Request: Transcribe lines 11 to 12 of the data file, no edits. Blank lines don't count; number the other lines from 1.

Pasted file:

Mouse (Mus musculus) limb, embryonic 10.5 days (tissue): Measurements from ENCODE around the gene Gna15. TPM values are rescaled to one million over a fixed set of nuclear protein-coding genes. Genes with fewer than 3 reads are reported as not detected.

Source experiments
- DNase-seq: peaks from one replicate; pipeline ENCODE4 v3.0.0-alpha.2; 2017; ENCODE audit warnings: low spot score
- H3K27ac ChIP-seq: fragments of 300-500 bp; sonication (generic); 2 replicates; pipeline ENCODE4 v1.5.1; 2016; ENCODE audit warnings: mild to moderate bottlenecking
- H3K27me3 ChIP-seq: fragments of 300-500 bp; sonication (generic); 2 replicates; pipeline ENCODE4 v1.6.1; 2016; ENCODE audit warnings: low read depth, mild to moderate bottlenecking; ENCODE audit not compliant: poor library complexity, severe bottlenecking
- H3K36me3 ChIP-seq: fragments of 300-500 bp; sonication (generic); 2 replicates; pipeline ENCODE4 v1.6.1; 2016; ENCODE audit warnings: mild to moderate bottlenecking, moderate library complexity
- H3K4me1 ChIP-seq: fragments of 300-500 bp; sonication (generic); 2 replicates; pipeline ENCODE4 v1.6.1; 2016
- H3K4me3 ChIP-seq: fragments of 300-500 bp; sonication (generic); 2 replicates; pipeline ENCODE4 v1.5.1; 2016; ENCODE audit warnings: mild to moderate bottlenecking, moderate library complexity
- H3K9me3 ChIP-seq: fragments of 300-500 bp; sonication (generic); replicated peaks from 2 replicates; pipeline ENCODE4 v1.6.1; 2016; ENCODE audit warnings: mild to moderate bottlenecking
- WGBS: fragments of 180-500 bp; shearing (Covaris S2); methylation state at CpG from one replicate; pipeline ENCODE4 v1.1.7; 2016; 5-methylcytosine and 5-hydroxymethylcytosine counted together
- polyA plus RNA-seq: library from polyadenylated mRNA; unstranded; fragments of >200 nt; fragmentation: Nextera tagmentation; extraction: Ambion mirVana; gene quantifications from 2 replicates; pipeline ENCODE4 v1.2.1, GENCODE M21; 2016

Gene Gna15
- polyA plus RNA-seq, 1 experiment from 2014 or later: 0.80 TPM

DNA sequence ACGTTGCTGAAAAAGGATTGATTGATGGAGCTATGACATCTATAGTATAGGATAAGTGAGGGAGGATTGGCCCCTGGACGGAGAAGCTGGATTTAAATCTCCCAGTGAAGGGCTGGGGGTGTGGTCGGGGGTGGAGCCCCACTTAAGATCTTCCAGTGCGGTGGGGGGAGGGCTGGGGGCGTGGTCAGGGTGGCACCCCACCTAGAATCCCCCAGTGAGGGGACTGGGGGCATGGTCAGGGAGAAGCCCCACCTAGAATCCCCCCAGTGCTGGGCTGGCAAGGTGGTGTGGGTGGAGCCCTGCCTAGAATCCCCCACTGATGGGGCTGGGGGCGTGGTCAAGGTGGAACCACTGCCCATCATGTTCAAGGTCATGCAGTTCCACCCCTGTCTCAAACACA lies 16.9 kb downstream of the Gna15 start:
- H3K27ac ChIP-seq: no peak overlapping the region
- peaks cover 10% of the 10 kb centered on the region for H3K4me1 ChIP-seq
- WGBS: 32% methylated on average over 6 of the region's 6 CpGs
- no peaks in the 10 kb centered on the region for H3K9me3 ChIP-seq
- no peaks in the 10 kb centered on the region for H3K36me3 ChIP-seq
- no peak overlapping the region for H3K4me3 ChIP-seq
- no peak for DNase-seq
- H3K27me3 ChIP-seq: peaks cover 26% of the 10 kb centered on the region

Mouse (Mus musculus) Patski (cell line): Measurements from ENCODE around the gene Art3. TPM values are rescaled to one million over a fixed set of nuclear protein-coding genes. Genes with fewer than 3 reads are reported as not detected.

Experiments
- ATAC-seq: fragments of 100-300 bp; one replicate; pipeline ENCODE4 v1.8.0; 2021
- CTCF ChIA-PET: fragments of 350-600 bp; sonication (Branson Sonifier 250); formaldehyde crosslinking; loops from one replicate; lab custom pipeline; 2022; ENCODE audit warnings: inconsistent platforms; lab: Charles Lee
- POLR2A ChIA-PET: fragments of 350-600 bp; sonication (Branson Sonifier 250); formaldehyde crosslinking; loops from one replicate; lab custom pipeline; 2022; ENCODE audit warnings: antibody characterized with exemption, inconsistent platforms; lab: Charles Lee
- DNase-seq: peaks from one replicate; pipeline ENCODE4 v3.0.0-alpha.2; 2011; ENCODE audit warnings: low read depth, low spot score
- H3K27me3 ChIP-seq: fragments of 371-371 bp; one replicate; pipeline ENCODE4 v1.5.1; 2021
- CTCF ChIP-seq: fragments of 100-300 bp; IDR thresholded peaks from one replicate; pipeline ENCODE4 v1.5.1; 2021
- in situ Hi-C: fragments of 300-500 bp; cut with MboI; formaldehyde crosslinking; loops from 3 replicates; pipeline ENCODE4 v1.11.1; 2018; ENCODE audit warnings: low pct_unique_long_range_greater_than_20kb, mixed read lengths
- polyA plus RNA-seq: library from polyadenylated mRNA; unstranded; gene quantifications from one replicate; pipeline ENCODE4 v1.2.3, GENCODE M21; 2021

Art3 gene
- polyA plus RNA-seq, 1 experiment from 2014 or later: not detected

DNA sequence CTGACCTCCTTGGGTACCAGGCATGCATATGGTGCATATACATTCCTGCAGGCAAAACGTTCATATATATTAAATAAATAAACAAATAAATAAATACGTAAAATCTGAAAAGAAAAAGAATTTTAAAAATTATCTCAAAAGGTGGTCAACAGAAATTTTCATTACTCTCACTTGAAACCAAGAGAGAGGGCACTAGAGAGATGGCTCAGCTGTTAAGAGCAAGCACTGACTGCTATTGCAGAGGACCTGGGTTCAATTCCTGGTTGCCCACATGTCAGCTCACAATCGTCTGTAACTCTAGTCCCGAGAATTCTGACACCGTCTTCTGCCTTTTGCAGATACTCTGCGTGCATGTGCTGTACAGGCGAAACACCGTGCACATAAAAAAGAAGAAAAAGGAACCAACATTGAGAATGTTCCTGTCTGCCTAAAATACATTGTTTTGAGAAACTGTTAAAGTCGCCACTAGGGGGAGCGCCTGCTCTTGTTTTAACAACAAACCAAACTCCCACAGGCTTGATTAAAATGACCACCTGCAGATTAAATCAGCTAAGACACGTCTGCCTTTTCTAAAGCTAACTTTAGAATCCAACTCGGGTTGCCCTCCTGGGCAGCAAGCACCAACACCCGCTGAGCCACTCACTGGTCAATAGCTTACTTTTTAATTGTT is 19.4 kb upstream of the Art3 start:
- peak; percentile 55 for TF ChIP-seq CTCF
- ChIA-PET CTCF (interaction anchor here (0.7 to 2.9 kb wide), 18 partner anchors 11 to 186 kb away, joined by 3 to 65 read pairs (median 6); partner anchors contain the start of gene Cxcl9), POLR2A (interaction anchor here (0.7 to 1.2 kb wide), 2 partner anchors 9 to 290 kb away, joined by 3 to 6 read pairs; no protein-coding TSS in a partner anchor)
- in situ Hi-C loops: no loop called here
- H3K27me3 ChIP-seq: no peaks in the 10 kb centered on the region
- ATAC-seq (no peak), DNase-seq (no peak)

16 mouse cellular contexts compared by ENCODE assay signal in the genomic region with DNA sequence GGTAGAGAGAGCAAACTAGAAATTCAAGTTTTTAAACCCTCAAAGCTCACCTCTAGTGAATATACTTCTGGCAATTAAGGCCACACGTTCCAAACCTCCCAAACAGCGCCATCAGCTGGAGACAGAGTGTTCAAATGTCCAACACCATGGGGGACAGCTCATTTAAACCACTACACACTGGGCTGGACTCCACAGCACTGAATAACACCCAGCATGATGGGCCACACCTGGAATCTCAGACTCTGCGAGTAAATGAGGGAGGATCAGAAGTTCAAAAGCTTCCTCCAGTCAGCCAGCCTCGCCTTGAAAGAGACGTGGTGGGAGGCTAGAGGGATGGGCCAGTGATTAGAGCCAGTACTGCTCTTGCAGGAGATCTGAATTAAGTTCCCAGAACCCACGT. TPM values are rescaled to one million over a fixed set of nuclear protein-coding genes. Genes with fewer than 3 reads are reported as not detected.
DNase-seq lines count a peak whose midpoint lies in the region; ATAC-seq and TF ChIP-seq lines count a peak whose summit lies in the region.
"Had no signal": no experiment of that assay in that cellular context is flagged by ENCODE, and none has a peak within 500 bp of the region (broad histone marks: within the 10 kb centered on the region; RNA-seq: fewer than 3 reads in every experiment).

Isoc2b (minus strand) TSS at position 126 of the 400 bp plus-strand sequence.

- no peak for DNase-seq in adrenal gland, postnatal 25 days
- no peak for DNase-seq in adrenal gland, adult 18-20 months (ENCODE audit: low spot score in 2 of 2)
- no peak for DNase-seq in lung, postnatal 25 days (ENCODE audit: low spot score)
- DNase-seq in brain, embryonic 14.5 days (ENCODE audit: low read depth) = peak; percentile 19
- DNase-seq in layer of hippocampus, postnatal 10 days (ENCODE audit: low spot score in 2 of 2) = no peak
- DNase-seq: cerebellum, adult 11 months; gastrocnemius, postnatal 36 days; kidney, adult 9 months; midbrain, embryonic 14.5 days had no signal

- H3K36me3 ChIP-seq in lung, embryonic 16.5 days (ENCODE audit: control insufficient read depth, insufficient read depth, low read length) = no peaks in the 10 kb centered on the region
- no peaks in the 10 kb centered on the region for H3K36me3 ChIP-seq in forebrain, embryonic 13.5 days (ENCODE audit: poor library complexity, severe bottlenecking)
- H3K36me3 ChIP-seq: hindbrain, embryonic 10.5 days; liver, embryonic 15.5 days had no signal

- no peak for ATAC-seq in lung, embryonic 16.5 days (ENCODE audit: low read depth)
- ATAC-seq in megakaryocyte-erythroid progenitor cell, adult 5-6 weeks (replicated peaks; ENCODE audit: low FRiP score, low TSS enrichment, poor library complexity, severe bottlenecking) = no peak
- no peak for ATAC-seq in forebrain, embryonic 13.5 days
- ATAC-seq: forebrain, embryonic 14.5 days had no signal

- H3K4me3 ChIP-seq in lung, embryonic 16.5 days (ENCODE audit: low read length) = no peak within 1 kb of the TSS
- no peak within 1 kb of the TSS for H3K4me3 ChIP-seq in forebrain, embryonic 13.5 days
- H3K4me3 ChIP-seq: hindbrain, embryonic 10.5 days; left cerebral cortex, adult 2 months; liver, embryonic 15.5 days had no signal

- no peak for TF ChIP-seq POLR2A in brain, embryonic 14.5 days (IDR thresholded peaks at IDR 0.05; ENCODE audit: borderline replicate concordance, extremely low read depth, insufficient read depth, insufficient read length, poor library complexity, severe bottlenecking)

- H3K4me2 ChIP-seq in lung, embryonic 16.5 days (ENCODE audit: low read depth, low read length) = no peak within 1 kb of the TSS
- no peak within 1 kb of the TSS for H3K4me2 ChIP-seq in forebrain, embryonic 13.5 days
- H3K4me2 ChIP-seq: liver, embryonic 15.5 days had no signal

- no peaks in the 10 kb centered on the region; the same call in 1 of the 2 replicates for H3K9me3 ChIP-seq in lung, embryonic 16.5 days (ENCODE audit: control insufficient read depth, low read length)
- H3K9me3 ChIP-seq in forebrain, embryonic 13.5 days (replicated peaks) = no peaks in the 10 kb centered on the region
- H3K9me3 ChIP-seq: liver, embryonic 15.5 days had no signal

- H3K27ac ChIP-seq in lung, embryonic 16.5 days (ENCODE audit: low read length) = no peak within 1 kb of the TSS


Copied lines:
- polyA plus RNA-seq: library from polyadenylated mRNA; unstranded; fragments of >200 nt; fragmentation: Nextera tagmentation; extraction: Ambion mirVana; gene quantifications from 2 replicates; pipeline ENCODE4 v1.2.1, GENCODE M21; 2016

Gene Gna15